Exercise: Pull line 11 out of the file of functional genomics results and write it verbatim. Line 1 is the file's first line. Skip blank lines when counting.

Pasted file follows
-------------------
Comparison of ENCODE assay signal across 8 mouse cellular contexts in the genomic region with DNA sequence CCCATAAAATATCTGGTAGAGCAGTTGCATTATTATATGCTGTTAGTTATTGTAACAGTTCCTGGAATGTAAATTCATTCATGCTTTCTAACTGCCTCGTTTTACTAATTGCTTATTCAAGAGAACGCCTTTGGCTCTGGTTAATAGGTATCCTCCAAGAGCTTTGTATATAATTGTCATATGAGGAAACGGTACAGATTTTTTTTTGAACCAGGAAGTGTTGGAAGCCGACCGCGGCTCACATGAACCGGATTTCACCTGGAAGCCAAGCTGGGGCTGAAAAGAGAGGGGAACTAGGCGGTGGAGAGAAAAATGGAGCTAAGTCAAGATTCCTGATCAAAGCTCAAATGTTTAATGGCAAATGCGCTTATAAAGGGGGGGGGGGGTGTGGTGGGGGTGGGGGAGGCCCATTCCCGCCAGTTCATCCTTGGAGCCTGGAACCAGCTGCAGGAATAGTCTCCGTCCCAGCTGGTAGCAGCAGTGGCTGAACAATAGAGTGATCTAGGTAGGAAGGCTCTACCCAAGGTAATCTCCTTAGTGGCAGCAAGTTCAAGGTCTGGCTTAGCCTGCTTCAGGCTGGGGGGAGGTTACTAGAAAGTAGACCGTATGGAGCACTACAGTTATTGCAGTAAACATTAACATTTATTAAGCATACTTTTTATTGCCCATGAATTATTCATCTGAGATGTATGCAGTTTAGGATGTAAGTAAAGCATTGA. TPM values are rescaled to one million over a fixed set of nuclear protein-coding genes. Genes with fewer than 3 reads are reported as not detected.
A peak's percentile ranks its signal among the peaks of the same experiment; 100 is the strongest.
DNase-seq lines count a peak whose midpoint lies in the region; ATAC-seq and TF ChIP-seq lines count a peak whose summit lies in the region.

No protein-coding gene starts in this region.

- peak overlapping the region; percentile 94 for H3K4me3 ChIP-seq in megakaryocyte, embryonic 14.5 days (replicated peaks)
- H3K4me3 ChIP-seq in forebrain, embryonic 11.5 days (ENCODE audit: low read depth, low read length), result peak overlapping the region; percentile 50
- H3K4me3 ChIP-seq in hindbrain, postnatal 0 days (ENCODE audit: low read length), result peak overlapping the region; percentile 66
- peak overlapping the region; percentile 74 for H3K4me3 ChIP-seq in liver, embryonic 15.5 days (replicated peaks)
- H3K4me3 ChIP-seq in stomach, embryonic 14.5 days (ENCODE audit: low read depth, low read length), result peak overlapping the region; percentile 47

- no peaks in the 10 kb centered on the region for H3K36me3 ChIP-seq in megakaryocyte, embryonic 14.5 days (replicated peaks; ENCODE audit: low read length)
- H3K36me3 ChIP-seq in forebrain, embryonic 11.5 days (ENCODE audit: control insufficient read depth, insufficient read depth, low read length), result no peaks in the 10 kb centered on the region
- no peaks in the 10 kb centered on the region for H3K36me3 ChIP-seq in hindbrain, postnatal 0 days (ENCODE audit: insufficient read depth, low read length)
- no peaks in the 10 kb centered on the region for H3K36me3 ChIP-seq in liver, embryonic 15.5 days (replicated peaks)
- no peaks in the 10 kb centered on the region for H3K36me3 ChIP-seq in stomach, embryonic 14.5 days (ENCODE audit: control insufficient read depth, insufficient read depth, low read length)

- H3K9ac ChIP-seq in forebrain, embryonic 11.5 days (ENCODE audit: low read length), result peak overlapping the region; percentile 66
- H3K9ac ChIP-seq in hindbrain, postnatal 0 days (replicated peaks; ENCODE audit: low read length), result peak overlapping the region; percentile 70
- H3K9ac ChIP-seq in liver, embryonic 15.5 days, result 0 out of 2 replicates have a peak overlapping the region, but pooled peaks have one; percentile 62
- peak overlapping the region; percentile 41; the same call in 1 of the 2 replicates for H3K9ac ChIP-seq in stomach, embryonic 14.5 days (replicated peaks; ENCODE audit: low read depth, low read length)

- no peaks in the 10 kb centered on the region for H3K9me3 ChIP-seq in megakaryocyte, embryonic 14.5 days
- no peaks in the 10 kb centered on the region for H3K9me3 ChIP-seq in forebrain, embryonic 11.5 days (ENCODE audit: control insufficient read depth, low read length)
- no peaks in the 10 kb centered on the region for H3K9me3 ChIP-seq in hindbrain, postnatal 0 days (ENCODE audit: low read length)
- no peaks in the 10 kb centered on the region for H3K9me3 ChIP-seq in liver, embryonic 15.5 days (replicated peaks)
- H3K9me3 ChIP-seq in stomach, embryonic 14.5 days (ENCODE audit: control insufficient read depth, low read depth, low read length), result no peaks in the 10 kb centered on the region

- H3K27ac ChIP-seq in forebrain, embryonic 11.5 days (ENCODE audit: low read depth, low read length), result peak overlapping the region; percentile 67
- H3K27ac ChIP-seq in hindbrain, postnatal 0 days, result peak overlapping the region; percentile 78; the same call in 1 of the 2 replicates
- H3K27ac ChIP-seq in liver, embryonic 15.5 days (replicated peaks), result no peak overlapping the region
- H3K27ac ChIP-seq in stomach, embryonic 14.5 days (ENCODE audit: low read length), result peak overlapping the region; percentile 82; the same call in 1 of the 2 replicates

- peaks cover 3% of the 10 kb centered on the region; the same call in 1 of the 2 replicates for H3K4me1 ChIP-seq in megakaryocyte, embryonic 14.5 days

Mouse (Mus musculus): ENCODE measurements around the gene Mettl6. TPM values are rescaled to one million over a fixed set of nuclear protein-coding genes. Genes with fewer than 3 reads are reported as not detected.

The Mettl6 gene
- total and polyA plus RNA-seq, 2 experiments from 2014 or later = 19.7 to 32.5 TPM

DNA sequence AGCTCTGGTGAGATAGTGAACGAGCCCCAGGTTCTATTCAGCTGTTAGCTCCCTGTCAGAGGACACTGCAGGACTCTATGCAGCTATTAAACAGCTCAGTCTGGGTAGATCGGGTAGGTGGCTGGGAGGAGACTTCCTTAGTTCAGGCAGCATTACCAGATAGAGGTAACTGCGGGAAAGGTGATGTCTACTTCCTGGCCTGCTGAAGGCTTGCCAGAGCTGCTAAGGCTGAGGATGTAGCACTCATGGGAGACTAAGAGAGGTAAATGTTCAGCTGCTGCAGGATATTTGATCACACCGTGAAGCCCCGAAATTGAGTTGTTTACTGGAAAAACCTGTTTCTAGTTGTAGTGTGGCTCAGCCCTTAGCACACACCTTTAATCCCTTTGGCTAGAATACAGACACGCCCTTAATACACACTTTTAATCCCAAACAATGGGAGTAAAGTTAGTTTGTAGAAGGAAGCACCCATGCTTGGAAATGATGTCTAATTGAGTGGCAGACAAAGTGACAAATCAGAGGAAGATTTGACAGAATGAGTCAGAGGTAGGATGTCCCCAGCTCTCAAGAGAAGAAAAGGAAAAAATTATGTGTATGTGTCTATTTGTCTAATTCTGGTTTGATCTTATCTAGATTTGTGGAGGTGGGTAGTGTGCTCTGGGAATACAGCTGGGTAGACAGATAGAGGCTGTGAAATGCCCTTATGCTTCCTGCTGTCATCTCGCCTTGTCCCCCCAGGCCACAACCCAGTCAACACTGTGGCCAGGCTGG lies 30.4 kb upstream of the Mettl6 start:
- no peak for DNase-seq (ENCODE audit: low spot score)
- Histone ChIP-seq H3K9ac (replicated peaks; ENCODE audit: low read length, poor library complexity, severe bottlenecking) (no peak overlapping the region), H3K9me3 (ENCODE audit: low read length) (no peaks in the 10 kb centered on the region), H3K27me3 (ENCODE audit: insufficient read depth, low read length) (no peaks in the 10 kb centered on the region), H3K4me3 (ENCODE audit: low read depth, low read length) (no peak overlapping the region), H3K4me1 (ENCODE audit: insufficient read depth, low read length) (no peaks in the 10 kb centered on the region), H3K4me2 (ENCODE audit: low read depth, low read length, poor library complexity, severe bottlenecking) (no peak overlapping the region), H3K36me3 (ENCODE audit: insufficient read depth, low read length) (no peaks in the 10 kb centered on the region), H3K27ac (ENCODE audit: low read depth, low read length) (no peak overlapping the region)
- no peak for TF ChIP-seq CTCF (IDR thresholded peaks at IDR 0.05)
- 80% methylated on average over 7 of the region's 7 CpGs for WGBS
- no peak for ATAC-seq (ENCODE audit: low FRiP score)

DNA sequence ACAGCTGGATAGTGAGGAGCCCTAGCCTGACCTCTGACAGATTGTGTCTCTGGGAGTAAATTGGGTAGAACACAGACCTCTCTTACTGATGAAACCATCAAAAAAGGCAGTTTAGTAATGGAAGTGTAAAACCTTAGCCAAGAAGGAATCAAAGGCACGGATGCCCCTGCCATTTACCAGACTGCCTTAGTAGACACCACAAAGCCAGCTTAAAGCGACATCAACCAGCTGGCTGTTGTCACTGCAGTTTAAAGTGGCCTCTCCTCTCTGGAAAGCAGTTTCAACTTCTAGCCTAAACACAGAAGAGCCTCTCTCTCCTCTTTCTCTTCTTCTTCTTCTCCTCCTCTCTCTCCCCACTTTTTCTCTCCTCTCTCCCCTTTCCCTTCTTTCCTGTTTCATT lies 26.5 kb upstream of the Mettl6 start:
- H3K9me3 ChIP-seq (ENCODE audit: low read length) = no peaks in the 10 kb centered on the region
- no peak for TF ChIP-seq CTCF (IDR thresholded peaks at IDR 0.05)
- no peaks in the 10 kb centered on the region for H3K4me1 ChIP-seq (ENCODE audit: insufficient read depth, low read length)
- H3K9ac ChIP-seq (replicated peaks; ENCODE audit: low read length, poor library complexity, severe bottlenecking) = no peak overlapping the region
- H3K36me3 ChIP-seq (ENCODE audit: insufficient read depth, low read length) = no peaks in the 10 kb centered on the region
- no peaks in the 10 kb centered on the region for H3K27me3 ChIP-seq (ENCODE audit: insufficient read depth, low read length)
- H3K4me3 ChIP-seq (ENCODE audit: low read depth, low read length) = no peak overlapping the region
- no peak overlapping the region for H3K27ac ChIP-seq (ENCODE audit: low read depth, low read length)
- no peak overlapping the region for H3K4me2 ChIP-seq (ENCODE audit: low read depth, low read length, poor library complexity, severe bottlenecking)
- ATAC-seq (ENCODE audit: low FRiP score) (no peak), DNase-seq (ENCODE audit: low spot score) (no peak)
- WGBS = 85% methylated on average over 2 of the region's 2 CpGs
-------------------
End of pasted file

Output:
- H3K36me3 ChIP-seq in forebrain, embryonic 11.5 days (ENCODE audit: control insufficient read depth, insufficient read depth, low read length), result no peaks in the 10 kb centered on the region